Selena Quintanilla’s Portrait by Niege Borges Is a Unique Tribute to the Queen of Tejano

Susanne Ramírez de Arellano
 | March 16, 2023

Image courtesy of Niege Borges/Nuestro Stories.

The day that American Tejano singer Selena Quintanilla was killed, it was as if the music had died.

Quintanilla, known as the Queen of Tejano, was gunned down by the president of her fan club 28 years ago. Today, she is one of the most celebrated Mexican-American artists of the 20th century. 

We feel her influence in music and fashion, and she continues to inspire generations of young Latinas. 

Her rise to fame was meteoric, from a child entertainer performing with her family at a young age to an international superstar in what would, sadly, be a brief life. 

But in 1995, she was killed by Yolanda Saldivar, the ex-president of her fan club and former business manager of the singer’s boutique.

Nevertheless, she inspires young Latinas today, including Niege Borges, a Brazilian-born graphic designer and illustrator living in Brooklyn, New York. 

A different kind of homage

Niege Borges painted a unique portrait of Quintanilla which bursts with color — reds, purples, and bluish-lavenders.

Borges has been a full-time freelancer with clients such as Instagram, Apple, Sephora, Twitter, Teen Vogue, Allure, and TOMS for years. Her work is full of fun designs, texture, and a carnival of colors. 

Known for her illustrations, Niege Borges portrays women of color and remarkable women of fashion. She feels that representation is important in her art, art that little Latina girls can see themselves reflected in 

“I basically have more fun drawing women; the different types of hair, outfits, and body shapes are great to portray,” she said in a recent interview.  “I also like to draw people in an androgynous way so more people can feel represented and also because it gives me more freedom.”

Her choice of Selena is a perfect subject for Niege Borges’s joyous, rapid brush stroke, full of movement. The painting is like one of Selena’s performances.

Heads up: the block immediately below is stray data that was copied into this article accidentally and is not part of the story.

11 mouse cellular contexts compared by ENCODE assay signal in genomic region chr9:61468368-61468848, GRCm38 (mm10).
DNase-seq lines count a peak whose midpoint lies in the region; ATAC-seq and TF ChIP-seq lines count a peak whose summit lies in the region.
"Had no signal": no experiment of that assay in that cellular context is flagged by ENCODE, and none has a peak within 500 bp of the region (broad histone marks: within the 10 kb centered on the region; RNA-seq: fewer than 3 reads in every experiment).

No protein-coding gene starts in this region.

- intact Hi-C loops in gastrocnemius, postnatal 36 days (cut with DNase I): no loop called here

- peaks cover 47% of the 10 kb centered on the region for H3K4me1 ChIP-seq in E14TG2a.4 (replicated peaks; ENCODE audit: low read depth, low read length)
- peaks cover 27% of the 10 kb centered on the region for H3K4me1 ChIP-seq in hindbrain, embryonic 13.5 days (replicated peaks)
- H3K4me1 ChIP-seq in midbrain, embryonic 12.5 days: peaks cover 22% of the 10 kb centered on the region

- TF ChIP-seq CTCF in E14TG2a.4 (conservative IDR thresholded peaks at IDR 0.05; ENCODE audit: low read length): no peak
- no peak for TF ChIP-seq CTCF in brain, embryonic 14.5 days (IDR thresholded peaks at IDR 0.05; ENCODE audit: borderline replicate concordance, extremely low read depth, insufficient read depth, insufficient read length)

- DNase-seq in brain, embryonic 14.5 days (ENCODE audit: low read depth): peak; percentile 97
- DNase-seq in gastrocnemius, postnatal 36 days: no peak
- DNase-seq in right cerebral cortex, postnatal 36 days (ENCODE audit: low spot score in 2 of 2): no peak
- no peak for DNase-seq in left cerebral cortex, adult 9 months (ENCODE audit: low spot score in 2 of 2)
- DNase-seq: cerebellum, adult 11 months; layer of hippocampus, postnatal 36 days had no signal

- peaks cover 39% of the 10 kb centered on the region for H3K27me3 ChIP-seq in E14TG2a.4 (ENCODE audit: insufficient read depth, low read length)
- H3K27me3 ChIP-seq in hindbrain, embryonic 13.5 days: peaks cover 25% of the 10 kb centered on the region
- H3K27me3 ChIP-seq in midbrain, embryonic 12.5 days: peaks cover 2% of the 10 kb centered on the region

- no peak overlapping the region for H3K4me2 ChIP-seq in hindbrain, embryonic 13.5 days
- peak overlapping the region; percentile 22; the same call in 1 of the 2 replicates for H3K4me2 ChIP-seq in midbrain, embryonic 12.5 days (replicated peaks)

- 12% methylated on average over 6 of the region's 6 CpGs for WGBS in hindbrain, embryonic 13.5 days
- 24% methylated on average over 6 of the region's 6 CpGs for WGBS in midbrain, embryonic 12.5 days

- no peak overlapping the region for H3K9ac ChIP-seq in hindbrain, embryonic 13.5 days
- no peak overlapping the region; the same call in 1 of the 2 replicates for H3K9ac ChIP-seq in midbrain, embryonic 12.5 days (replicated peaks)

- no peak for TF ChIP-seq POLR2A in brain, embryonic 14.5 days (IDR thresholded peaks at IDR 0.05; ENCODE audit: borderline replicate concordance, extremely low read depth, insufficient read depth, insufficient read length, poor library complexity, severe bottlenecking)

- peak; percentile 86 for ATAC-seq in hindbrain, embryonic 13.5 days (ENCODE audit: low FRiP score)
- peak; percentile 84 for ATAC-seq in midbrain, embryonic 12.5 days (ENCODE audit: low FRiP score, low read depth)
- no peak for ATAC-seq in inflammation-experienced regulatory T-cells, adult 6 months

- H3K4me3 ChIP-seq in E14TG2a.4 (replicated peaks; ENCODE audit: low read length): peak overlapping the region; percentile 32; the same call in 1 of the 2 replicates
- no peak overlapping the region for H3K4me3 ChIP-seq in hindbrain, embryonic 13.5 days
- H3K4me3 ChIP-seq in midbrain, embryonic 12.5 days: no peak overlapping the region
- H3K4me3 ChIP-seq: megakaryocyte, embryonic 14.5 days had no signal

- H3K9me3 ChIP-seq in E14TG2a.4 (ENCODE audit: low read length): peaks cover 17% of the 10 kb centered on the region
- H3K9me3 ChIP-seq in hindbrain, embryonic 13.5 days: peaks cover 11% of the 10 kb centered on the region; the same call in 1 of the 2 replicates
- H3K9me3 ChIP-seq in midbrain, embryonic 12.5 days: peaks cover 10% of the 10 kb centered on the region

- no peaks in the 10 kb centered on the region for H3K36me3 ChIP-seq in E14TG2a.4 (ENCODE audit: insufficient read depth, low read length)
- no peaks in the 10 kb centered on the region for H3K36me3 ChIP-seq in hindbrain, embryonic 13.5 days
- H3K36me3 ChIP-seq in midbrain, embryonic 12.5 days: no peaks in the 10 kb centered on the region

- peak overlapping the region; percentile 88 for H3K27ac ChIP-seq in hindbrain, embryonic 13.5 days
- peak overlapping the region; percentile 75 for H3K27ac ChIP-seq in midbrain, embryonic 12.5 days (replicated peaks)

She illustrated Selena with the singer’s signature “No Me Queda Mas” updo, red lips, and surrounded by cosmetics and hair brushes. The lipsticks are red, her favorite color, a hat tip to the beauty brand Mac Selena lipstick.

Selena celebrated her Mexican-American heritage through her fashion, which combined Tex-Mex and the looks of her pop star idols like Janet Jackson and Madonna. 

Borges reflects it in her painting with Selena’s signature “No Me Queda Mas” updo and her red lips surrounded by cosmetics and hair brushes. The portrait is funky, approachable, and playful, which is Borges’s style.

She illustrates Latina and Black women because she feels they are often overlooked, so she celebrates their beauty. Borges references fashion editorials and photoshoots to illustrate movement and to construct the poses she draws. 

Borges has an Instagram full of beautiful, inspiring images. It’s worth exploring. She is part of an exciting generation of Latina artists making their presence known through their art.×250.jpeg

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Featured image is from the image Hoja Suelta, by José Guadalupe Posada, 1901.
Featured image: Mexican air force Capt. Radames Gaxiola Andrade stands in front of his P-47D with his maintenance team after he returned from a combat mission. Captain Andrade was assigned to the Mexican air force's Escuadron 201. Members of the Escuadron 201 fought alongside U.S. forces during World War II.
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